African-American Ethnic Identity and the Post-Slavery Diet
By Krislyn Placide —
There were many ways that European slave-owners subjugated their slaves. Beatings, excruciatingly long work hours, tattered and stark living conditions are essentially given in any written depiction of this dark time in our nation’s history. However, oppression through foodways is in most cases an untold story, despite food being such a big part of ethnic narrative. Fried chicken, collard greens baked in animal fat and chitlins find their way into much of black modern day popular culture, from movies to Internet memes.
Though these foods are specific to the American South, the stereotype stipulates that all Black people from all other regions, including native Africans and Caribbean islanders, eat the same foods. This static image of the Black diet is oppressive not only because it implies that culture does not change over time and fails to recognizes the dynamism of a creolized material culture, but also limits the foodway options for Black people today. Furthermore, the African-American diet in popular culture is made up of foods and cooking styles that doctors, nutritionists and health professionals often discourage. It is no surprise that in health news, one often reads about studies that point out that African-Americans are more prone to heart disease, colon cancer, diabetes, and other afflictions that are connected to genetics, but are also largely the result of a poor diet.
Defining Being Black
To understand ethnicity through diet, the researcher will take a post-processualist stance. This project’s operational definition for ethnicity comes from Frederik Barth as cited in the work of Randall McGuire (1981:160):
A categorical ascription is an ethnic ascription when it classifies a person in terms of his basic, most general identity, presumptively determined by his origin and background. To the extent that actors use ethnic identities to categorize themselves and others for the purpose of interaction, they form ethnic groups in this organizational sense.
Mcguire builds on this definition to show not only that ethnicity is determined by a group, but also by outsider groups in relation to power dynamics. His theory of ethnic boundary maintenance, enforced by both the dominant groups and minority groups, drives this case study. For marginalized groups, ethnicity can become a means to “gain access to critical resources and power (161).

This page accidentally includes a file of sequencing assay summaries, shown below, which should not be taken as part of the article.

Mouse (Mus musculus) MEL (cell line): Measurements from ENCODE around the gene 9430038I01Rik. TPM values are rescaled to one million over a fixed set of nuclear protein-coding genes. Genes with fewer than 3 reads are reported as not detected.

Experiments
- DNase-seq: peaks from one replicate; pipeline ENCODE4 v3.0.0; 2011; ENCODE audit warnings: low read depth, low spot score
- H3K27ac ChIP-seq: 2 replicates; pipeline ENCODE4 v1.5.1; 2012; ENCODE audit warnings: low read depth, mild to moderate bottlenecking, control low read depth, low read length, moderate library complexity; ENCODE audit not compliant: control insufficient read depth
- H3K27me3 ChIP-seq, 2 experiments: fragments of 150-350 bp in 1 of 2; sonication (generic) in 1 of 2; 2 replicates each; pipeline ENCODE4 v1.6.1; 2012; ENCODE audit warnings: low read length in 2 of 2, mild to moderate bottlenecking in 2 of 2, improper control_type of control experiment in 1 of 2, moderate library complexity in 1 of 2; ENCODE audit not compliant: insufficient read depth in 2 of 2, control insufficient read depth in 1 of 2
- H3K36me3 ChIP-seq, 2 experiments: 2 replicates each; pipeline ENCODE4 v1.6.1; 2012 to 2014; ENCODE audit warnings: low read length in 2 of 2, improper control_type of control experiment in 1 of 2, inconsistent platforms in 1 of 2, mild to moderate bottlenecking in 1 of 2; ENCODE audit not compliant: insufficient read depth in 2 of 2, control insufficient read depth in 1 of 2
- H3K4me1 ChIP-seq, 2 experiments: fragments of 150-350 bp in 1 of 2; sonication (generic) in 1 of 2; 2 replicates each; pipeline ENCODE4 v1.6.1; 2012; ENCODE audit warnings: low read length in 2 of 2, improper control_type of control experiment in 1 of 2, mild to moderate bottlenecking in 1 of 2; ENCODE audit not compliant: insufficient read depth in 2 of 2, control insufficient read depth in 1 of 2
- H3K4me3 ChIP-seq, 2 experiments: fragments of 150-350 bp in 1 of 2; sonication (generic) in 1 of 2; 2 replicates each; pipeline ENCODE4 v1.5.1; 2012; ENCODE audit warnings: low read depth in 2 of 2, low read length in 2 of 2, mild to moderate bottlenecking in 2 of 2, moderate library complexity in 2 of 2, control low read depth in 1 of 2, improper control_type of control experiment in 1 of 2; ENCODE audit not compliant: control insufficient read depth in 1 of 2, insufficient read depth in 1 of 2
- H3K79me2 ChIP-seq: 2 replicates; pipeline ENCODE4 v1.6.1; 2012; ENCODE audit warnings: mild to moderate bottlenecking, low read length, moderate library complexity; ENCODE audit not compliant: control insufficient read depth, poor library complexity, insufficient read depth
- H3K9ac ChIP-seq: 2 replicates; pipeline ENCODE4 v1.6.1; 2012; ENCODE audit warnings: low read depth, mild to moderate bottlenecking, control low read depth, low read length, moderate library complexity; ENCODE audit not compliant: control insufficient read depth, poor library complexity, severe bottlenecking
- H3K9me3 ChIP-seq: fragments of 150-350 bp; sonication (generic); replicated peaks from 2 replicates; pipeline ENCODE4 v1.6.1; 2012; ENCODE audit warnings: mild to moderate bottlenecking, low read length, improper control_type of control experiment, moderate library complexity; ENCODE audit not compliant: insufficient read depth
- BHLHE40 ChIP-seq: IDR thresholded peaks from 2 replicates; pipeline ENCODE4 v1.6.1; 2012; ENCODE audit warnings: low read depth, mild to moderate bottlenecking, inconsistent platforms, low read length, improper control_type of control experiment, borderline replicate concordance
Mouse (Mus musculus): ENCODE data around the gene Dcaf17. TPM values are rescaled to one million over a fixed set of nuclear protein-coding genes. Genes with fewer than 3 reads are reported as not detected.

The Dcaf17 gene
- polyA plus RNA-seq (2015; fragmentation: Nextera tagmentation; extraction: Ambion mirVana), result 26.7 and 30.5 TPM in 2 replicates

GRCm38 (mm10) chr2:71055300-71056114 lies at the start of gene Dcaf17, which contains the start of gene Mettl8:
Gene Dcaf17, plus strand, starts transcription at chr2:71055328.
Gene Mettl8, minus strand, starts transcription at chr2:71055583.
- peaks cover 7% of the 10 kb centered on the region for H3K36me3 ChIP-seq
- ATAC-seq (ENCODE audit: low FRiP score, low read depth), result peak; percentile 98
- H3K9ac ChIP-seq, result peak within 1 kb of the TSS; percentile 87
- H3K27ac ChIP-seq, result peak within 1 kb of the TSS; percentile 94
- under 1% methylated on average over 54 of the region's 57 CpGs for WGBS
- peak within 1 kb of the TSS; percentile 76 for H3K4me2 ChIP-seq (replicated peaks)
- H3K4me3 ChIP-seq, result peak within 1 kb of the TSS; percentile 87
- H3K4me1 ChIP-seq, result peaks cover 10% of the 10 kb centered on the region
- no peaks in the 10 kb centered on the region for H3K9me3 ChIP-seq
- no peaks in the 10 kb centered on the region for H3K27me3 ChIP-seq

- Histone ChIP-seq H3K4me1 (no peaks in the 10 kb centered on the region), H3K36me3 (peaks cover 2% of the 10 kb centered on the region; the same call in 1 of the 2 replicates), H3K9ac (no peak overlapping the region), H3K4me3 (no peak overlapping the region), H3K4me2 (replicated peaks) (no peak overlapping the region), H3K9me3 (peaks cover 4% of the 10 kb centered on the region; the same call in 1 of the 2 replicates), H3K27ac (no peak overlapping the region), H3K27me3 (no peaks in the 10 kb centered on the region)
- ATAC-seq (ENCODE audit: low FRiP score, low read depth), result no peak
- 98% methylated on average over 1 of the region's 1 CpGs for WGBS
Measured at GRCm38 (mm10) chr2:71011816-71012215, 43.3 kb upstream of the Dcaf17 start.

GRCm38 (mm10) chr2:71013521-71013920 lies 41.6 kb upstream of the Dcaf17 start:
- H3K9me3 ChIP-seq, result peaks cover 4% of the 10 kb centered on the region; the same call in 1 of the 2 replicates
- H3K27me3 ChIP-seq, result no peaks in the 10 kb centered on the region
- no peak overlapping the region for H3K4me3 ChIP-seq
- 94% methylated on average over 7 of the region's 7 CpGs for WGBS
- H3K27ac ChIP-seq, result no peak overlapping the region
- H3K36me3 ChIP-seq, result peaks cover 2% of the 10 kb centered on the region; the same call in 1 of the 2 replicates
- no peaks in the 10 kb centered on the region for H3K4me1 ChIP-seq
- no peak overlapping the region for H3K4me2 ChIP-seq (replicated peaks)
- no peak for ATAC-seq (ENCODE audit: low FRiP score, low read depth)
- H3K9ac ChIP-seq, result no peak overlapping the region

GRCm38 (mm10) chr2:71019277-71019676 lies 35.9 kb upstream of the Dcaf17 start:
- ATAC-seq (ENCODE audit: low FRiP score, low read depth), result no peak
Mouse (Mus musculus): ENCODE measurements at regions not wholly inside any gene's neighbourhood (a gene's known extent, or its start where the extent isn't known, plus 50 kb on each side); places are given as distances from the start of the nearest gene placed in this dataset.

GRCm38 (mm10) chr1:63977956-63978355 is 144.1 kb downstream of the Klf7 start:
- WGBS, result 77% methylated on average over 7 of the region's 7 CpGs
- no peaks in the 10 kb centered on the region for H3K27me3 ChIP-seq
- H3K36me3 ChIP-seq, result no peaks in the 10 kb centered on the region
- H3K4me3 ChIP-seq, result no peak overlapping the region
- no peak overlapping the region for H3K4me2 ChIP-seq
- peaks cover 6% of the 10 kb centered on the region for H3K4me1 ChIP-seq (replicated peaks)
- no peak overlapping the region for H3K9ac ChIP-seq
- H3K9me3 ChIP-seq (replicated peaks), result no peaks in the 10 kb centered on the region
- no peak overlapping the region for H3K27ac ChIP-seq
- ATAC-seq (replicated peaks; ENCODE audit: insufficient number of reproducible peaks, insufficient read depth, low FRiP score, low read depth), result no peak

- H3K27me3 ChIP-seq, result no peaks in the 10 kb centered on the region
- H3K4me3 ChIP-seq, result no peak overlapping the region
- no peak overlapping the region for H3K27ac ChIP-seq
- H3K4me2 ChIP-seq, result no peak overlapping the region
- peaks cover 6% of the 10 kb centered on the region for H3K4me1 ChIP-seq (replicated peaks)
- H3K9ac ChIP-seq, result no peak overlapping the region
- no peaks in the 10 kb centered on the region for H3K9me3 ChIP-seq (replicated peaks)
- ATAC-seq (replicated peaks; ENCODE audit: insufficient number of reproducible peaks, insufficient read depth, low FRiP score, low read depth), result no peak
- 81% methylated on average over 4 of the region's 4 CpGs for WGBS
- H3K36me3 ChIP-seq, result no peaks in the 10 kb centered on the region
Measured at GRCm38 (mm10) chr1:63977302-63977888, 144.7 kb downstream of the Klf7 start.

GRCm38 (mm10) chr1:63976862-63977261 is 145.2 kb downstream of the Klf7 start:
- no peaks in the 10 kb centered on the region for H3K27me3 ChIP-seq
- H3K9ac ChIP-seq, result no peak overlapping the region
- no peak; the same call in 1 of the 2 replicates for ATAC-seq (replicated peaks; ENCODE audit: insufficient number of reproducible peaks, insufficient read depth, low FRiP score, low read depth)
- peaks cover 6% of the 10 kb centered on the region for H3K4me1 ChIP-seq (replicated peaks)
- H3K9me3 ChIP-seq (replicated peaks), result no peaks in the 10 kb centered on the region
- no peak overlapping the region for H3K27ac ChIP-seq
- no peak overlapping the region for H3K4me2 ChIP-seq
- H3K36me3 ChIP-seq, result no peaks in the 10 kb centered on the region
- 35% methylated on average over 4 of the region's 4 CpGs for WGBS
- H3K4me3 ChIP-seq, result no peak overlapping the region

To add another dimension, groups can also use ethnicity as a way to reject the material culture of the dominant society. In Mark Warner’s speech, he discussed material culture associated with Whiteness, matched sets of ceramics, and how he found that both African-Americans and Indians rejected this culture. “Thus what we have are the consumer actions of individuals that almost certainly would have had no connection with each other…there is a suggestion of a form of multi-minority rejection or modification of White material behavior.” When applied to foodways, the interaction of cultures could push African-American post-slavery diets in multiple directions, arguably being one of many causes of Black dietary variation. Perhaps African-Americans would choose to integrate European diets into their own to access White freedom. Perhaps they would completely reject the European diet so as to distance themselves from Whites. Still another possibility is that Blacks reclaimed parts of their previous diet as a way to reconnect to the West African past. Furthermore, all three of these scenarios may be coming into play simultaneously.